On the other hand, an ARM offers an initial interest rate that is lower and fixed for the first 5, 7, or 10 years, making the initial monthly payment lower. After the initial fixed years, the rate will adjust every 6 months or 1 year. The rate adjustments will stop after you refinance into a new loan or sell your home. If you plan to own your home for a short period of time or anticipate lower refinance rates before the rate adjusts, an ARM may be a good option for you. There are caps and limits in place to protect you from large increases in the interest rate, including the frequency of rate adjustments, the maximum interest rate increase per adjustment period, and the lifetime interest rate cap.

An example of an adjustable rate mortgage is a A 7/1 ARM, or a 7-year adjustable rate mortgage, is a type of mortgage where the interest rate is fixed for the first 7 years and then adjusts annually for the remaining 23 years of the loan term. The amount of adjustment is based on an index such as the weekly average of the 1-year US Treasury securities adjusted to constant maturity of one year, as made available by the Federal Reserve. Another example is a 10/6-month ARM, or a 10-year adjustable rate mortgage, is a type of mortgage where the interest rate is fixed for the first 10 years and then adjusts every 6 months for the remaining 20 years of the loan term. The amount of adjustment is indexed to the 30-day Average Secured Overnight Financing Rate (SOFR), as published in the Federal Reserve Bank of New York. The initial fixed-rate period of 7 or 10 years means that your interest rate will not change during this period, regardless of any fluctuations in the market.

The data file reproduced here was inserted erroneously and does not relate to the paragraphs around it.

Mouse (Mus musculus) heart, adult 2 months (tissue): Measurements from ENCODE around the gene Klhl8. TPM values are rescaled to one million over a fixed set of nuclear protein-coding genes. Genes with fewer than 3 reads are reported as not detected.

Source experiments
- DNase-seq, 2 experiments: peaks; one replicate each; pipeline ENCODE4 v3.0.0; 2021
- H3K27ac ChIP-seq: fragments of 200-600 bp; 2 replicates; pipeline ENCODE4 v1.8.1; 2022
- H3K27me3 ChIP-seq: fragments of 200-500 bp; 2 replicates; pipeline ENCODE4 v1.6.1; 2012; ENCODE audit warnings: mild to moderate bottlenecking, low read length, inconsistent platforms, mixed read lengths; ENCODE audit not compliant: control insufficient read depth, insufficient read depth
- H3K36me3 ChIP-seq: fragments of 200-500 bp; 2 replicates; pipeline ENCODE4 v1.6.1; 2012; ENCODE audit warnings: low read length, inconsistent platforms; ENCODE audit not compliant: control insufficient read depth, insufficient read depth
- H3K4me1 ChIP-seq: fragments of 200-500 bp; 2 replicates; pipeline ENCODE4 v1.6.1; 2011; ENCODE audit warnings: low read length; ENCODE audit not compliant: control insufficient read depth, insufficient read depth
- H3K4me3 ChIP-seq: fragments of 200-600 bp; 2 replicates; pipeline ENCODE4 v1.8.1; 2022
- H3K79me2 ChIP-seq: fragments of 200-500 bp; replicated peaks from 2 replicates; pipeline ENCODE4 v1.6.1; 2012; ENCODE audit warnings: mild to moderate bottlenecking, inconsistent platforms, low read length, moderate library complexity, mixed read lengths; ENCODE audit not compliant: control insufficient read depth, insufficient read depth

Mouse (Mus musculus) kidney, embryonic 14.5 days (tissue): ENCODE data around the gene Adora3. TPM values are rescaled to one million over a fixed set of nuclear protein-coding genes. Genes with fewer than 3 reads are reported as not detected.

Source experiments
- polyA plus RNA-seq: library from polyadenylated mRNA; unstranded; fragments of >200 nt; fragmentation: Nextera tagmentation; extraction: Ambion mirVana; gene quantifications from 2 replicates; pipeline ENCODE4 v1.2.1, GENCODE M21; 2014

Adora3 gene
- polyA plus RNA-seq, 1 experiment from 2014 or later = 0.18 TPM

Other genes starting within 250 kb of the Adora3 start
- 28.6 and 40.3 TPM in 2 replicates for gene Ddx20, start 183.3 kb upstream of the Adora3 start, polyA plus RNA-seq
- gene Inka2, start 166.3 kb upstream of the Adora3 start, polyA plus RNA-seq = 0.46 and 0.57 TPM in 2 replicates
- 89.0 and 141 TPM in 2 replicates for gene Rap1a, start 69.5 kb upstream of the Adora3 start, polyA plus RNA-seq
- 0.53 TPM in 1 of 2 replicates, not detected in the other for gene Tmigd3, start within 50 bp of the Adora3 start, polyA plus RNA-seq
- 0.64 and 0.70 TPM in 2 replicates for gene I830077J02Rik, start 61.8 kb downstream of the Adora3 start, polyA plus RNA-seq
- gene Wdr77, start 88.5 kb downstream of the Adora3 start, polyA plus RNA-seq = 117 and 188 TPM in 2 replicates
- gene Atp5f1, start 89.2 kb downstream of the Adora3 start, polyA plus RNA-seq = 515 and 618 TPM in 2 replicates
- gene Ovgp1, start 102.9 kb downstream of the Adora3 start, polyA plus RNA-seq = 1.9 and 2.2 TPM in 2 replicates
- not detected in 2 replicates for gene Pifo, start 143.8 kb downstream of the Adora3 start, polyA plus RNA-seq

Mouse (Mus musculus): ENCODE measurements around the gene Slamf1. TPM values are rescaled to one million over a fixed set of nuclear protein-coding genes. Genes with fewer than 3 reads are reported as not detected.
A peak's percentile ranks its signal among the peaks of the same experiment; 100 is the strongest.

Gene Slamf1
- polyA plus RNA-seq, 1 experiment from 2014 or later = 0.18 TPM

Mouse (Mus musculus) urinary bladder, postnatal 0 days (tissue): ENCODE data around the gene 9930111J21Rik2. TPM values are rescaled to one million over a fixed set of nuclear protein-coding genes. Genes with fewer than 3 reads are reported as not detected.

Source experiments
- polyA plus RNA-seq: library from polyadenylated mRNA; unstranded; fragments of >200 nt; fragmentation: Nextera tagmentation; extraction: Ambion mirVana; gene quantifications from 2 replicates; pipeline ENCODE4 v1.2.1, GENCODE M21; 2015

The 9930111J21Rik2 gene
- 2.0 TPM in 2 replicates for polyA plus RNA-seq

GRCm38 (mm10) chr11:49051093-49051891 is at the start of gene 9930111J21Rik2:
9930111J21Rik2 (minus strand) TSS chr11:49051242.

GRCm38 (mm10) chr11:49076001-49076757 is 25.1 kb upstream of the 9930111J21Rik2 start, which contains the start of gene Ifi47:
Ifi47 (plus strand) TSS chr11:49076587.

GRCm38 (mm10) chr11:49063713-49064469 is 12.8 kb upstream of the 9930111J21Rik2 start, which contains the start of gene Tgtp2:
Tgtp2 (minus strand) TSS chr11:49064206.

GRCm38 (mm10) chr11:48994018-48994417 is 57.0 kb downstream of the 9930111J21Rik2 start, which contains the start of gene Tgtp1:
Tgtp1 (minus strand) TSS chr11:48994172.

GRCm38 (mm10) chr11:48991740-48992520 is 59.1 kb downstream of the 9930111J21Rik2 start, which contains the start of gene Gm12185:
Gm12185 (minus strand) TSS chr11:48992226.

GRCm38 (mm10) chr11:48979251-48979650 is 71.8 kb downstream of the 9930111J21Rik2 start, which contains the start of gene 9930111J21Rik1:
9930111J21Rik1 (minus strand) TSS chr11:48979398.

Here are some factors to consider when choosing between an ARM and fixed-rate mortgage:

  • Your financial situation. If you plan to move within within the next few years or anticipate refinancing into a lower rate, an ARM may be a good choice. You can save hundreds of dollars each month by choosing an ARM term that matches your ownership timeframe. If you plan to own your home for a long time, a fixed-rate mortgage may be a better option.
  • Your risk tolerance. If you are on a tight budget and comfortable with the risk of your monthly payments going up, an ARM may be a good option. However, if you are not comfortable with this risk and want to know exactly how much your monthly payments will be for the life of the loan, a fixed-rate mortgage may be a better choice.
  • The current interest rate environment. If interest rates are expected to rise or have peaked, you may be able to get a good deal on an ARM mortgage. However, if interest rates are currently low, a fixed rate mortgage may be a better option.

If you are unsure which mortgage option to choose, it is advisable to seek guidance from a mortgage professional. They can help you evaluate your goals and circumstances, assess your risk tolerance, and provide valuable insights into the pros and cons of each mortgage option. Additionally, a mortgage professional can help you navigate the complex process of mortgage application and ensure that you get the best help possible.